334 Fairhope Av
Fairhope, AL 36532
It’s difficult navigating through a masked shopping season, pointing your ship toward the businesses that feel the safest, trying to make the most of your holiday without breaking the rules or spreading disease, but we do it. An early return from our Thanksgiving vacation found us walking the mean streets of Fairhope on a sunny Small Business Saturday with our noses covered and our Ray-Bans fogging.
It seems we were on a bit of a mission to find Christmas clothing for the youngster, cutesy shirts with Santa Claus on the front and seasonal pants. It’s that mission where I don’t have any say-so in what the boy wears, I’m just along for the ride. I do have a limited power of veto, though I’m waiting to use that on anything that makes him look what I consider out of place.
I understand my taste in fashion isn’t stellar, and I happily let my wife pick out my own clothes. If it were up to me, the kid would roll into Mother’s Day Out programs in Zeppelin and Stones concert tees and a rotation of Clarks Wallabees and Doc Martens. I picked a decent year and stuck with it. Anything else in my closet is there because my mother, sister or wife told me to wear it.
It was after we made a dry run through the toy store that the hunger got the best of us, and we needed a drink. Just across the street sat R Bistro, a place I’ve neglected for too long.
Faces covered and ready to dine, we entered and a masked hostess welcomed us with a touchless thermometer. To be honest, I was glad to see it. It made the experience feel a little safer, and knowing I didn’t have a fever after stacking firewood in the Friday rain was a relief. We were the first couple to enter the narrow building before any sort of rush set in.
Our waiter, Adam (also the bartender), gave us a couple of pointers and answered questions we had about the menu as he poured us two glasses of Belleruche rosé ($12 each), but rightfully warned us the homemade bread was fantastic. With that in mind, we ordered around it. Katie started with the soup du jour, a French onion ($12) with a really dark broth and onions as sweet as candy, cut by the saltiness of the aforementioned bread and Gruyère.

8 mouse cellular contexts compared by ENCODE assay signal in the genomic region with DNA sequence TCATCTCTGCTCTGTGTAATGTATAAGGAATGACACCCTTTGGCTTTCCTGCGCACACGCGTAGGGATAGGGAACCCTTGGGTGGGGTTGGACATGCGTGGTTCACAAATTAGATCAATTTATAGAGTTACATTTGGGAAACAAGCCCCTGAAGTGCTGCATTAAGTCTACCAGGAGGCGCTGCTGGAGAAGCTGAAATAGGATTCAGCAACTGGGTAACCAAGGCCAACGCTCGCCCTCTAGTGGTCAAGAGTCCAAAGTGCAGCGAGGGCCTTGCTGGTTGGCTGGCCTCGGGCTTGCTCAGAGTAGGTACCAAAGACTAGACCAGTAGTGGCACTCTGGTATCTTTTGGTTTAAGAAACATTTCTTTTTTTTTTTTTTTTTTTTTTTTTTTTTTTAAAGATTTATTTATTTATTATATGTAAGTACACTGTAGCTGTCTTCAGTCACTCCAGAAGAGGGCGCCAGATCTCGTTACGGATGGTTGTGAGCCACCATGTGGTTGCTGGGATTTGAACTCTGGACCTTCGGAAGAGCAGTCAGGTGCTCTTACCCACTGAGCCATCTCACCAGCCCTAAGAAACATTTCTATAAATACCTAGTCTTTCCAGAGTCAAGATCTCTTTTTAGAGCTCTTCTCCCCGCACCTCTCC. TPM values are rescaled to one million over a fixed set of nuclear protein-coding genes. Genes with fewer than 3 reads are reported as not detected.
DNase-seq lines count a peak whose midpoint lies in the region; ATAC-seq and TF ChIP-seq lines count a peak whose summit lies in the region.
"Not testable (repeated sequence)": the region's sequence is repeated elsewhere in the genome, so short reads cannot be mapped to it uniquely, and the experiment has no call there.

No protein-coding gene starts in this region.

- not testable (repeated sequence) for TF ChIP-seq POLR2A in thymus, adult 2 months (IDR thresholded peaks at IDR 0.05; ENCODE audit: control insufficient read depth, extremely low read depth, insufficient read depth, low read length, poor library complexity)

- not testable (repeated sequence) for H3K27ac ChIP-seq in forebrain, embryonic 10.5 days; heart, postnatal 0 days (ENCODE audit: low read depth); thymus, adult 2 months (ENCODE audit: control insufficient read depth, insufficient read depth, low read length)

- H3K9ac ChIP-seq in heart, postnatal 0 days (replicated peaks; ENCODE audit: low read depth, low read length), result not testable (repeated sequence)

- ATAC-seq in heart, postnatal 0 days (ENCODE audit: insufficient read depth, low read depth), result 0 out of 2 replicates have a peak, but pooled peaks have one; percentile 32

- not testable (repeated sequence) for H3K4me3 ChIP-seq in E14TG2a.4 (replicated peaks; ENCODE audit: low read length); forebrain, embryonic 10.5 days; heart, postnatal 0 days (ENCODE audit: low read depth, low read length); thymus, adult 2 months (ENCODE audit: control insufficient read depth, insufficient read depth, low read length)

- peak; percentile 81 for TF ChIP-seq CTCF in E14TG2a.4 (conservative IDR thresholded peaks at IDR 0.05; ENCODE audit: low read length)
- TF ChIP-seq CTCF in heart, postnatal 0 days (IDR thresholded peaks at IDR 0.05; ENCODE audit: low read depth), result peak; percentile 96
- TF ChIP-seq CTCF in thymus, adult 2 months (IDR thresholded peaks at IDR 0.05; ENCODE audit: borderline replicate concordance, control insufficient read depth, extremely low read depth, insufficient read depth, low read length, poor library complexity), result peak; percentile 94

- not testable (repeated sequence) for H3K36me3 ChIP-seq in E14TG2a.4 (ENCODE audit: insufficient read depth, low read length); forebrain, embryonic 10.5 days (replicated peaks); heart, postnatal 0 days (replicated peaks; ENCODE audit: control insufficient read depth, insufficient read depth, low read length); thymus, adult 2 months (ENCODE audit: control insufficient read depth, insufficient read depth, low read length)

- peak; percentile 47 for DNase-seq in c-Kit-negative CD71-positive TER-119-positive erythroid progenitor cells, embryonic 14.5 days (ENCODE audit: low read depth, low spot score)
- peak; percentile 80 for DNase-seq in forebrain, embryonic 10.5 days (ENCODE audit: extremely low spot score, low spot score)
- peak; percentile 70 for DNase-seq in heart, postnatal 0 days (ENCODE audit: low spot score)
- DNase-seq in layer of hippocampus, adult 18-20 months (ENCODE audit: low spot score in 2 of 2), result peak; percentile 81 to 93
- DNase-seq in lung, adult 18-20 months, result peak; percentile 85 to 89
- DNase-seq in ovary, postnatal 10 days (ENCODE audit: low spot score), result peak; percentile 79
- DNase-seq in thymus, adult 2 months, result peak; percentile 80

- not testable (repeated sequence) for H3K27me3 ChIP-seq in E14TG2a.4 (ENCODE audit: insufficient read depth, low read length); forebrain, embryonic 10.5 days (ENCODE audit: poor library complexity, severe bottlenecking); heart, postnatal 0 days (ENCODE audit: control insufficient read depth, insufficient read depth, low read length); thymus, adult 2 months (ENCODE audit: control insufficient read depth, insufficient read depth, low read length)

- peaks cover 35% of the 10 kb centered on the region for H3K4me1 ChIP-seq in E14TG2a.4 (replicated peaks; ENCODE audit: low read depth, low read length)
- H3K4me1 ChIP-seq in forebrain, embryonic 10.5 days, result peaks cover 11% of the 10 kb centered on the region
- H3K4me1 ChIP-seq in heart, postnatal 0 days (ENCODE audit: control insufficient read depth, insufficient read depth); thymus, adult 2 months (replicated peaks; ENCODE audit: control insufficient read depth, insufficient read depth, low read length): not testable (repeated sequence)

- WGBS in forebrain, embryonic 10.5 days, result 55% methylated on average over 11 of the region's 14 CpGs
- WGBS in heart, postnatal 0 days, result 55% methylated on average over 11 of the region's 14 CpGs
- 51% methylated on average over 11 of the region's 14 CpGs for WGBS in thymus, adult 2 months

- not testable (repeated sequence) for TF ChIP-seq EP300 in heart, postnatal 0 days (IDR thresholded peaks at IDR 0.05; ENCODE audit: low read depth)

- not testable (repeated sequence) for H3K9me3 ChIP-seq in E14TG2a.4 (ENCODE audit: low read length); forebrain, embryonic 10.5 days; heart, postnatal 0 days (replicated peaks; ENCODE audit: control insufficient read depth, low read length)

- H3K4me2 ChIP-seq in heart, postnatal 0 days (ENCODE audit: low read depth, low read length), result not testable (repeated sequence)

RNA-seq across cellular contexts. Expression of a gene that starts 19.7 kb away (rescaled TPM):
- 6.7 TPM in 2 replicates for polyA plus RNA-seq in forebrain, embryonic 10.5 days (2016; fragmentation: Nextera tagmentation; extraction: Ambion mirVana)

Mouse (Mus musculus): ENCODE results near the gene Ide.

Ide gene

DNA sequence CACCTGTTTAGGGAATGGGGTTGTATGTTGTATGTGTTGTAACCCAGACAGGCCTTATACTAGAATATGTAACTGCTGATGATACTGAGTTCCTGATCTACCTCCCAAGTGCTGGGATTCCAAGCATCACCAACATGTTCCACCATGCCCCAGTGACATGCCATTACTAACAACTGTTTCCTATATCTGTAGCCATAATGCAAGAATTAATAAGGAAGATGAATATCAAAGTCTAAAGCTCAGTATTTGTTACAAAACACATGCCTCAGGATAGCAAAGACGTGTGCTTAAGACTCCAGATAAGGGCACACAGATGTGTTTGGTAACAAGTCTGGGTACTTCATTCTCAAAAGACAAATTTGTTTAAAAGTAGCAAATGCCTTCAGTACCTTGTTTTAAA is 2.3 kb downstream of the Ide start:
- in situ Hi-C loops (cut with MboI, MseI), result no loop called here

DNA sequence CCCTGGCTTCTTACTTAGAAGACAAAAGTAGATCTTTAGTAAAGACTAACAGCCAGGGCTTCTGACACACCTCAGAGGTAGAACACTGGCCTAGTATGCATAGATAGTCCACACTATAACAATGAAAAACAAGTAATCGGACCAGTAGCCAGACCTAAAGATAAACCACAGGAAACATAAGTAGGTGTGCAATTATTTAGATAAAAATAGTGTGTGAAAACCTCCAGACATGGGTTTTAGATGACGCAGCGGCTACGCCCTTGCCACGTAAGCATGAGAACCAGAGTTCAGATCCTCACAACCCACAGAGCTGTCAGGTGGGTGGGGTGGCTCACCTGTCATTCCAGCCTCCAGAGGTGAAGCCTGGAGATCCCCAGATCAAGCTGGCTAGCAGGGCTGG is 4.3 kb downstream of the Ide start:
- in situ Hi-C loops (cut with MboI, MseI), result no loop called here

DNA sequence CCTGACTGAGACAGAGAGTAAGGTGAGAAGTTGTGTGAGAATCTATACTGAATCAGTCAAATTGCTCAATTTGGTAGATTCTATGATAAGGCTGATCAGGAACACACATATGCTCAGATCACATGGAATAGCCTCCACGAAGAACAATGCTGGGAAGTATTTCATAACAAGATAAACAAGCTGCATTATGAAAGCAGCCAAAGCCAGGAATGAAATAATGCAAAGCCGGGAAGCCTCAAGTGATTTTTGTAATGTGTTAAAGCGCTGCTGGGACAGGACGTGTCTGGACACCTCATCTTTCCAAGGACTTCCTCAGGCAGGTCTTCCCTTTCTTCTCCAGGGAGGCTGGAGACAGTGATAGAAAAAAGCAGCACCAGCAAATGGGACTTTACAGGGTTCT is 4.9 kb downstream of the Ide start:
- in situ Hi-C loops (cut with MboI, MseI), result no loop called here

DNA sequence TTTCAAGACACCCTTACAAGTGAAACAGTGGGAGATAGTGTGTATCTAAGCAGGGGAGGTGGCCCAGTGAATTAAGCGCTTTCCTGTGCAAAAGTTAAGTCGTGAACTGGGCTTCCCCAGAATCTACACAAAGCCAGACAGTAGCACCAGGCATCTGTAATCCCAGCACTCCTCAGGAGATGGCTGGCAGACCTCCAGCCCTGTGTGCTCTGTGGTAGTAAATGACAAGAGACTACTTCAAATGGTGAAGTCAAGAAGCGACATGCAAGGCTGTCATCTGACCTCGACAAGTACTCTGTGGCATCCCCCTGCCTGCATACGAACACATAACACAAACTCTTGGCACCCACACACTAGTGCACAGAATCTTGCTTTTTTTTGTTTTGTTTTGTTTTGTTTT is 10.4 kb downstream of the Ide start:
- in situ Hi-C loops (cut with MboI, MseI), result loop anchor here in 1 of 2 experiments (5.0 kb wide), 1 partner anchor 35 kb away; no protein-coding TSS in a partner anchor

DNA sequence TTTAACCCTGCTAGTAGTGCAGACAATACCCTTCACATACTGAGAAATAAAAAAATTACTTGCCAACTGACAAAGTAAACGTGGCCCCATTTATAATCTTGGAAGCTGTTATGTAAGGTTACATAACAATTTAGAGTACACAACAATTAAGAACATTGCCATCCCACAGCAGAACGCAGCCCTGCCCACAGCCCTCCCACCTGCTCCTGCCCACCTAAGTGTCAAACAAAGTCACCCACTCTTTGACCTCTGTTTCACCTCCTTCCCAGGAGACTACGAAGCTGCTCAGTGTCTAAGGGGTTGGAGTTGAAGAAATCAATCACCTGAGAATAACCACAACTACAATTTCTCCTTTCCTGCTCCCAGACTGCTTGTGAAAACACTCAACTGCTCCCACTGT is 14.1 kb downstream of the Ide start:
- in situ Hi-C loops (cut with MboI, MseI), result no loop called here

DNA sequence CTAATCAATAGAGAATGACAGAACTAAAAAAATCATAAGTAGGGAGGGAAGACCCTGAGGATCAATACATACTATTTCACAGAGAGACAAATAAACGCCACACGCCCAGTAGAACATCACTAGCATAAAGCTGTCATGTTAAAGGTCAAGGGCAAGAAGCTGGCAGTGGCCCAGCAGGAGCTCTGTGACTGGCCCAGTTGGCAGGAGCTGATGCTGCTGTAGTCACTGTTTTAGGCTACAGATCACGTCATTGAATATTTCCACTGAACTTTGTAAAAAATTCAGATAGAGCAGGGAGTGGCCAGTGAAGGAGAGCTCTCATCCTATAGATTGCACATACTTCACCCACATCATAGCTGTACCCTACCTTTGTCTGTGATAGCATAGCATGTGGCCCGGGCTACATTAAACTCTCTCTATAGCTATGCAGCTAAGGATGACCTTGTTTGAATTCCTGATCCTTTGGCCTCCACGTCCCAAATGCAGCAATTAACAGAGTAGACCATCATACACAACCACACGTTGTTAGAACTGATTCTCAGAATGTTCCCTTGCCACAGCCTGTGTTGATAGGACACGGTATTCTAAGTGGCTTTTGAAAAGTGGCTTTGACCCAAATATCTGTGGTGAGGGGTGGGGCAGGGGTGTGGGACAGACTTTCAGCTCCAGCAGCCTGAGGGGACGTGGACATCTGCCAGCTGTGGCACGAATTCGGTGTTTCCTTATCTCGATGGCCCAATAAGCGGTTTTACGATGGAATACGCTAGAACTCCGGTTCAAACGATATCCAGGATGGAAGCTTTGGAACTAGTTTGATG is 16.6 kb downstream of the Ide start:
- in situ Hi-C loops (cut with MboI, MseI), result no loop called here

I believe it was the same bread in the basket on our table that I couldn’t keep my hands from, as the waning hours of my weekend break from my diet afforded me more than I should. The creamy butter spread had me captivated, and I dunked a little into my cup of gumbo ($7). With a darker roux and a hearty amount of duck and Conecuh sausage, I was reminded I left the turkey carcass in Mississippi. This was a great sub, not thick like a gravy, but bold with a little bit of okra.
It was only lunch, but this was certain to be our big meal of the day. The fried Brussels sprouts appetizer ($12) seemed like a good post-Thanksgiving choice. Frying them actually sweetened the sprouts a good bit and a spectacular aioli was a nice complement. I liked how I had to dig and swish around for it. It bothers me when any sauce drowns out the food, and this was the perfect amount.
Katie had a quiche ($13), which she enjoyed as a barely done, “loose custard” feel with a layer of spinach and Manchego cheese over a homemade crust. It came with a Salad de Maison ($7), which was a nice mix of lettuces, grape tomatoes of various colors, red onion and a bit of feta with roasted pecans and a balsamic vinaigrette. It’s a better salad than I normally make.
I, too, had a Salad de Maison, but added a salmon filet ($8). The perfectly cooked salmon called for a switch to a Sauvignon Blanc. Adam chose for me a Peter Yealands ($10) from New Zealand. It was smooth and not overly acidic, but was great with the salmon and salad.
Now you didn’t think I’d make it through a meal on a diet-cheating weekend without some kind of French fry, did you? Not a chance. When a nice place such as this has fries, they tend to call them pommes frites ($5), and when a nice place has pommes frites, they tend to be better than your favorite French fry. These were better than my favorite French fry. Served with a side of ketchup, these crispy beauties must have been slightly dusted in a batter, super hot and thin — all that a potato should be. Get them.
I can say the lunch was excellent. Imagine what dinner must be like. Visit their website at rbistroandpastry.com and you’ll find there is also a retail side to this restaurant, as they sell baguettes (flavored and unflavored), steak sauce, smoked tomato glaze, dressings and gift cards as well as their crawfish gravy by the quart. Some of these items must be ordered in advance, but if you need crawfish gravy for an emergency today, you may find large containers at the Piggly Wiggly.
I came hungry, I left full and I felt safe through the entire experience. R Bistro is a gem. Staff is what you want them to be. Though it’s pricey if you make it, I needed to unwind.
We walked to the end of Fairhope Pier, trying to get in a few steps at the finale of a successful holiday, socially distanced and loving the weather. One more stop for a beer at The Mill on their outdoor dining area and we were home in time for an Egg/Iron Bowl. I had played the day by ear, but I had done it well.
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